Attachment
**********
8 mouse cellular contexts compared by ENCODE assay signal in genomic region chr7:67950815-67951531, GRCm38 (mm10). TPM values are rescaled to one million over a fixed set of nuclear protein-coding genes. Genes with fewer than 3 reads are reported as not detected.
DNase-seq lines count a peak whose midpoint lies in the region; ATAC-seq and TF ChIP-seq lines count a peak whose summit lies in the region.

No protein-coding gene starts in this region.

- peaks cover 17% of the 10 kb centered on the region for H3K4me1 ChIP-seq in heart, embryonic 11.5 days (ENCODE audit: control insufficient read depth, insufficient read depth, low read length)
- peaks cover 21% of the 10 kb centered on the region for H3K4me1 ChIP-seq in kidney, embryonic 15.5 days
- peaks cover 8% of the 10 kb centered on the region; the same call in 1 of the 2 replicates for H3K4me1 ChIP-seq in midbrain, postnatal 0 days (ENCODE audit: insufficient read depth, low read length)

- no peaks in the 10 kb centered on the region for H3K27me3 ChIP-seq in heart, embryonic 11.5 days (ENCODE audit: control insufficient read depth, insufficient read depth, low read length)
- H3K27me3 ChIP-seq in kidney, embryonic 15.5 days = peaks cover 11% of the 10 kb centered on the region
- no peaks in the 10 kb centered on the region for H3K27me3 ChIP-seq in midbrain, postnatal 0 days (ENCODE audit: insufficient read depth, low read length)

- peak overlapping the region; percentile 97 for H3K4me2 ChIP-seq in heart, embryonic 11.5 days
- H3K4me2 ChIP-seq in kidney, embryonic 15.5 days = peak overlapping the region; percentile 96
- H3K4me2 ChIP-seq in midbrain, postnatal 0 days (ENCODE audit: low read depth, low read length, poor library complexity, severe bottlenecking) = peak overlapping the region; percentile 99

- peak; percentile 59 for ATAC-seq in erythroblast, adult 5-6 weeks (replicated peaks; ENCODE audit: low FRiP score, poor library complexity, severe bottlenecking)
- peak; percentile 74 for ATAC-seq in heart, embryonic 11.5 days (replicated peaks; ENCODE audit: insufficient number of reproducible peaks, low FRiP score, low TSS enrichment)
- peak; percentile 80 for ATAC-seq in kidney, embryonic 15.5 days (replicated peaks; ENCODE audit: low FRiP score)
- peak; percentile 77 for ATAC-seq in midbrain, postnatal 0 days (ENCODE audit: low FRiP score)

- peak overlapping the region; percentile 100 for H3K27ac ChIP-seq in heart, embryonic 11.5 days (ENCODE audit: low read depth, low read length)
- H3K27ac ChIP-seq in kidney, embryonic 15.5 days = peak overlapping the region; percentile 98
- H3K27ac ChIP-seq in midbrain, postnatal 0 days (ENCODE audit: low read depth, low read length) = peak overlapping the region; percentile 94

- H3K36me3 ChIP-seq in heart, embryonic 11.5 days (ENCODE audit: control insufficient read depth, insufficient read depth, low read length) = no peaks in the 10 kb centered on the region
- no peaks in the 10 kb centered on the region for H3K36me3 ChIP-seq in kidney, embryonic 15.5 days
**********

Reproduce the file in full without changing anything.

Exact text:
8 mouse cellular contexts compared by ENCODE assay signal in genomic region chr7:67950815-67951531, GRCm38 (mm10). TPM values are rescaled to one million over a fixed set of nuclear protein-coding genes. Genes with fewer than 3 reads are reported as not detected.
DNase-seq lines count a peak whose midpoint lies in the region; ATAC-seq and TF ChIP-seq lines count a peak whose summit lies in the region.

No protein-coding gene starts in this region.

- peaks cover 17% of the 10 kb centered on the region for H3K4me1 ChIP-seq in heart, embryonic 11.5 days (ENCODE audit: control insufficient read depth, insufficient read depth, low read length)
- peaks cover 21% of the 10 kb centered on the region for H3K4me1 ChIP-seq in kidney, embryonic 15.5 days
- peaks cover 8% of the 10 kb centered on the region; the same call in 1 of the 2 replicates for H3K4me1 ChIP-seq in midbrain, postnatal 0 days (ENCODE audit: insufficient read depth, low read length)

- no peaks in the 10 kb centered on the region for H3K27me3 ChIP-seq in heart, embryonic 11.5 days (ENCODE audit: control insufficient read depth, insufficient read depth, low read length)
- H3K27me3 ChIP-seq in kidney, embryonic 15.5 days = peaks cover 11% of the 10 kb centered on the region
- no peaks in the 10 kb centered on the region for H3K27me3 ChIP-seq in midbrain, postnatal 0 days (ENCODE audit: insufficient read depth, low read length)

- peak overlapping the region; percentile 97 for H3K4me2 ChIP-seq in heart, embryonic 11.5 days
- H3K4me2 ChIP-seq in kidney, embryonic 15.5 days = peak overlapping the region; percentile 96
- H3K4me2 ChIP-seq in midbrain, postnatal 0 days (ENCODE audit: low read depth, low read length, poor library complexity, severe bottlenecking) = peak overlapping the region; percentile 99

- peak; percentile 59 for ATAC-seq in erythroblast, adult 5-6 weeks (replicated peaks; ENCODE audit: low FRiP score, poor library complexity, severe bottlenecking)
- peak; percentile 74 for ATAC-seq in heart, embryonic 11.5 days (replicated peaks; ENCODE audit: insufficient number of reproducible peaks, low FRiP score, low TSS enrichment)
- peak; percentile 80 for ATAC-seq in kidney, embryonic 15.5 days (replicated peaks; ENCODE audit: low FRiP score)
- peak; percentile 77 for ATAC-seq in midbrain, postnatal 0 days (ENCODE audit: low FRiP score)

- peak overlapping the region; percentile 100 for H3K27ac ChIP-seq in heart, embryonic 11.5 days (ENCODE audit: low read depth, low read length)
- H3K27ac ChIP-seq in kidney, embryonic 15.5 days = peak overlapping the region; percentile 98
- H3K27ac ChIP-seq in midbrain, postnatal 0 days (ENCODE audit: low read depth, low read length) = peak overlapping the region; percentile 94

- H3K36me3 ChIP-seq in heart, embryonic 11.5 days (ENCODE audit: control insufficient read depth, insufficient read depth, low read length) = no peaks in the 10 kb centered on the region
- no peaks in the 10 kb centered on the region for H3K36me3 ChIP-seq in kidney, embryonic 15.5 days